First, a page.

Green exercise & outdoor sports in Periurban Parks: challenges & solutions
During the Conference 2019 in Latvia, EUROPARC held a number of workshops to discuss diverse topics relevant to Protected Area management. In case you have not attended, or want to read about their outcomes, we summarised the content of some of these workshops in a series of online articles.
“Spending time in nature and practicing outdoor sports is good for our health”
said Dr William Bird, one of the keynote speakers EUROPARC Conference 2019, and author of “Nature and Public Health: the role of nature in improving the health of a population“.
Periurban Parks around cities offer natural landscapes where many urban dwellers come to spend time outdoors. In the past years, Periurban Parks have registered a huge increase of visitors numbers – both individuals and participants in collective sports events.
That is all good…until this increase becomes massive and starts creating problems among the users, and damage to species and their habitats.
In the last years, Periurban Parks have registered a huge increase of visitors numbers.
In order to discuss this issue, which represents one of the main current challenges for Periurban Parks, the Periurban Commission held the Workshop #5.2: How do we manage green exercise and the increase of outdoor sports in Periurban Parks?
The discussion focused on two main aspects:
- What can be done in terms of planning to better manage the increase of public use?
- What protocol can a park apply to minimise damages when organising a mass sports event?
Making green exercise compatible with biodiversity: a case study from Portugal
Presented by Fernando Louro Alves
In order to deal with the management of public use, Fernando insisted on the need to step back and carefully plan the park, giving special attention to mobility – especially slow mobility – and accessibility.
The Monsanto Forest Park has been divided into several zones, based on different uses. For instance, the use of bikes is only allowed in one zone. However, bikers don’t always respect this regulation. At points of conflict, the Park has used conciliation participatory techniques to sort them out.
Trails, where the park wants to attract more visitors to, are clearly designed as such – they have permeable pavement, very good drainage systems and are made of native materials. These trails are beautifully designed and ranging different difficulty options.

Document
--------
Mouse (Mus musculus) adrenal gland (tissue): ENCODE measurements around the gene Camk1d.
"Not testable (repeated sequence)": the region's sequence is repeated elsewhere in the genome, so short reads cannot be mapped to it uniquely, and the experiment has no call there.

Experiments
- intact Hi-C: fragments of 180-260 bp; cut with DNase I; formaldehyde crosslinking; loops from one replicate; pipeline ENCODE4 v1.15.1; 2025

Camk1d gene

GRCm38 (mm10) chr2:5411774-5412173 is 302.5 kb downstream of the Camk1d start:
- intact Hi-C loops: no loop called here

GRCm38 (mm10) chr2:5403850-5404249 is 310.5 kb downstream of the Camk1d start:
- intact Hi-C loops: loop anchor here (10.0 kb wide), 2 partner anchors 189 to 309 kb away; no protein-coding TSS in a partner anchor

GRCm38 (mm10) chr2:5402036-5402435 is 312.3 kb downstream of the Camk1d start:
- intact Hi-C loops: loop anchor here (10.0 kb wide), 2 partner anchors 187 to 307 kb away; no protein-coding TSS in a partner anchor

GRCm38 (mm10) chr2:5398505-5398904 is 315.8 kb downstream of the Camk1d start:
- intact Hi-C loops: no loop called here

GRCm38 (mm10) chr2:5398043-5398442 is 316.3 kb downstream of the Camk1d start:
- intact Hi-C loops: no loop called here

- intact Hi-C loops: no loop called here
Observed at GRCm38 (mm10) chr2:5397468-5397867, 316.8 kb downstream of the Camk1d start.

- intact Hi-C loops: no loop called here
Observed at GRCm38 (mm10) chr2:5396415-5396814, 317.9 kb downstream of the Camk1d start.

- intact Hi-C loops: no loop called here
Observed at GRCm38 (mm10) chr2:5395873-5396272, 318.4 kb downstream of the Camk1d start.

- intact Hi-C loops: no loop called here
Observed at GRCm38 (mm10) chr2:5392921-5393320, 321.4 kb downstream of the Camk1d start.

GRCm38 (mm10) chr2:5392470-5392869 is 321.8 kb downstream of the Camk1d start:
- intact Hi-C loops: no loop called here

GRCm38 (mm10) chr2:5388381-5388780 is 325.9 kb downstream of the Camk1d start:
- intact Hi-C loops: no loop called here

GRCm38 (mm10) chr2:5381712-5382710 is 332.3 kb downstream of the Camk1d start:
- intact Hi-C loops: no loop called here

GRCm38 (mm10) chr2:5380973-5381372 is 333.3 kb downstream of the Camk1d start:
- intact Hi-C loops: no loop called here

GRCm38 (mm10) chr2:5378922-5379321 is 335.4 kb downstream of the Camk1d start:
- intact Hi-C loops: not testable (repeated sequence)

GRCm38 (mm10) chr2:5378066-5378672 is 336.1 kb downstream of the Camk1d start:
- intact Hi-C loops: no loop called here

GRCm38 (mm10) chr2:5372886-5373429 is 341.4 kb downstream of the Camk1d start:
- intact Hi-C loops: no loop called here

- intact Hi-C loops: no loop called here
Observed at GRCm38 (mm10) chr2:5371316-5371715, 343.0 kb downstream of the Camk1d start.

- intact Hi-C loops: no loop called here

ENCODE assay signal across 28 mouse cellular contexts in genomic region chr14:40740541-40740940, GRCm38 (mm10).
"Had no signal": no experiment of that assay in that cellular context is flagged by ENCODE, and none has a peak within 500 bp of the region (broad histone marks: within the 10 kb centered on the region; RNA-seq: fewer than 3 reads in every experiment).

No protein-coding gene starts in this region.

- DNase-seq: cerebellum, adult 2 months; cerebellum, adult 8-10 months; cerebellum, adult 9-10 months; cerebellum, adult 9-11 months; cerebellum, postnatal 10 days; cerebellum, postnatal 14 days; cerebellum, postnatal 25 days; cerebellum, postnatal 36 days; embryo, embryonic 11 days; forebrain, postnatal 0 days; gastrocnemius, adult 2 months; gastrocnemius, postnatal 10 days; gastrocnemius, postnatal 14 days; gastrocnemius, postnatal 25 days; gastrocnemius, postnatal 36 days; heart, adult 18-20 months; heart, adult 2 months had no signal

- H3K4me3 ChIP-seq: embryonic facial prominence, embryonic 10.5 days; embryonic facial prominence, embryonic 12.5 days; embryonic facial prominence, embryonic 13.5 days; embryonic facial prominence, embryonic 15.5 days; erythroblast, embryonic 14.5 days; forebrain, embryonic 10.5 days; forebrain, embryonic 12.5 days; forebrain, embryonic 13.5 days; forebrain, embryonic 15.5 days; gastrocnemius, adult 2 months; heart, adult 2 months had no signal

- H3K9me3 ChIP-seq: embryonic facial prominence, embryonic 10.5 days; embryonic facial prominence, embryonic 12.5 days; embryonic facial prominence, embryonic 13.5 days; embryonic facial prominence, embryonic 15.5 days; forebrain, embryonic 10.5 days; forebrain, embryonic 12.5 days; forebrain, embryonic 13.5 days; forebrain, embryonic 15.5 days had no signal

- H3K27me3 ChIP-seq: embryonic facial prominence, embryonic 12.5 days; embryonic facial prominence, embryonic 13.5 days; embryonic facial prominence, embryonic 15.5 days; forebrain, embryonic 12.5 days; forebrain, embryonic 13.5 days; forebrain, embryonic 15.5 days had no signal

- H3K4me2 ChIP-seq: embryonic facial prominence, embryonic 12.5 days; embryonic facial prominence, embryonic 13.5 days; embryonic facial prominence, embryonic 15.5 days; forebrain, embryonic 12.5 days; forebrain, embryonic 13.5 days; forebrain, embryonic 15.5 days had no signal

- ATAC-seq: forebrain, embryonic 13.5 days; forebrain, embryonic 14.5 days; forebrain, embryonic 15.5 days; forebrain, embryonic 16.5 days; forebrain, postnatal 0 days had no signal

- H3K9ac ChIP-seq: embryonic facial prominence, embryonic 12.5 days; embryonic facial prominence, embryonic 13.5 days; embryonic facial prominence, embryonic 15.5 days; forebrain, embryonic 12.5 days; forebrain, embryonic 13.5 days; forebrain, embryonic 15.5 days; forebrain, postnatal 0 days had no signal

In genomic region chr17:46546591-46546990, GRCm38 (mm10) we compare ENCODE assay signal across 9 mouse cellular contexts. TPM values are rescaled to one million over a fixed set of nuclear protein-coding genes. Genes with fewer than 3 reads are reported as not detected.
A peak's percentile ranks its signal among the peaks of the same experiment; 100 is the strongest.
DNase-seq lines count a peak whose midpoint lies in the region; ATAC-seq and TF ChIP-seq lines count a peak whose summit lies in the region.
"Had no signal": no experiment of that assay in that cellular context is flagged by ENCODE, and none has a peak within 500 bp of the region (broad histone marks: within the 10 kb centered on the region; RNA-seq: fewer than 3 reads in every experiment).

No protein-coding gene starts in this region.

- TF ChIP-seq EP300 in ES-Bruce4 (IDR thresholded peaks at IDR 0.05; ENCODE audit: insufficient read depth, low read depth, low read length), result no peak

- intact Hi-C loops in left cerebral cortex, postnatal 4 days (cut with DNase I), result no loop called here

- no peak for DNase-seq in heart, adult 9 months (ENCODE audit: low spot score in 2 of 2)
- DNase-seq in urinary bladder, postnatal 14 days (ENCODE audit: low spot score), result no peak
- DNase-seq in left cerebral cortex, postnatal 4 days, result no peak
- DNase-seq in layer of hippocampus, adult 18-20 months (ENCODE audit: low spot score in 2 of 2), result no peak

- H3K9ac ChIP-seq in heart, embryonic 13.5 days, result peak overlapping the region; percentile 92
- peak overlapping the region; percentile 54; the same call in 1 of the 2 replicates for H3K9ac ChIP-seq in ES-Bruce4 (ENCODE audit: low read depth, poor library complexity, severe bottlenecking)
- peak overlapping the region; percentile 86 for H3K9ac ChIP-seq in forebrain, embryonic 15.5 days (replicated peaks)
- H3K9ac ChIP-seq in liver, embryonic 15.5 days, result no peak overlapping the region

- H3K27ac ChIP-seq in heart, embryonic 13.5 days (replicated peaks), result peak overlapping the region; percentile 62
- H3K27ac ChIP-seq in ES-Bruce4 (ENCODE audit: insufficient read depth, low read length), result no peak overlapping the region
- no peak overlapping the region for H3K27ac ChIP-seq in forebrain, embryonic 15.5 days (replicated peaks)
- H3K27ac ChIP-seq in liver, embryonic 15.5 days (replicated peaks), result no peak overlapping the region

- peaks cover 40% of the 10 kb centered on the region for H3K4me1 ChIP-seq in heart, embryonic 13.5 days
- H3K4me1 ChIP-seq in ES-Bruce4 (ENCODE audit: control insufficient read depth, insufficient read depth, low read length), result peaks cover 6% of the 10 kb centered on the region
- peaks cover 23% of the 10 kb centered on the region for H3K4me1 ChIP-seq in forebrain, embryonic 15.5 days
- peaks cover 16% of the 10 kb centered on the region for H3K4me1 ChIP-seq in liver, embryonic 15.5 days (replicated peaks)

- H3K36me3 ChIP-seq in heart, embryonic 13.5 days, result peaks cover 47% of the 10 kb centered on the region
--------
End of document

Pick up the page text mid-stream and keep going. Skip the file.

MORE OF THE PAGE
We need to step back, plan carefully and pay special attention to mobility and accessibility.
On the other hand, the park installed obstacles in trails where they intend to lower visitor numbers. Other measures, like promoting good network of public transport, reducing parking lots, implementing slow mobility etc., aim to reduce the traffic in the park’s surroundings.
The discussion in the first part of the workshop gave rise to several points:
- Bad use of parks with people not knowing it => Unconsciousness of visitors of their real impact
- The emergence of new modalities of outdoor adrenaline-like sports (down-hill descent) and engines (new type of bikes, electric bikes, scooters, etc.) => Staff is not prepared to deal with so many new activities in such short periods of time.
Limiting the negative impacts of sports events hosted by parks: a case study from France
Presented by Damien Prost-Romand from the Grand Parc Miribel – Jonage in Lyon
For the Grand Parc Miribel-Jonage, the starting point is that collective sport events are good to promote physical health but also social cohesion; they bring economic benefits and create and reinforce the park’s identity. However, collective sport events might also create damage to habitats and sensitive species.
This is why the Grand Parc Miribel-Jonage, which is a Natura 2000 site, has established a protocol to regulate how mass events need to be organised and approved by the management entity.
Collective sports events promote physical health and social cohesion, but might also case damage to habitats and sensitive species.
During the discussion, many agreed on the general lack of political will and back-up of parks. Particularly, decision-makers usually:
- Do not respect the Parks’ carrying capacity limits. They always push to host the biggest run ever, biggest contest ever, etc. without paying attention to the consequences for the park.
- Do not provide enough resources for law enforcement.
Many of the challenges that Periurban Parks are facing, stem from the lack of understanding of the important role these spaces play for the good quality of life in cities. Acknowledging this fact, the Periurban Commission launched the position paper Periurban Parks, their place in EU policies at the EUROPARC Conference 2019.
Besides that, the commission is working on a Toolkit on Public Use Design & Management in Periurban Parks. The aim is to give practical advice on design and management measures to host different kinds of visitors, avoid conflicts among them and reduce impact on biodiversity.
If you have a case study or good practice that you would like to share with us, please submit them here. We will be happy to promote your success and inspire others!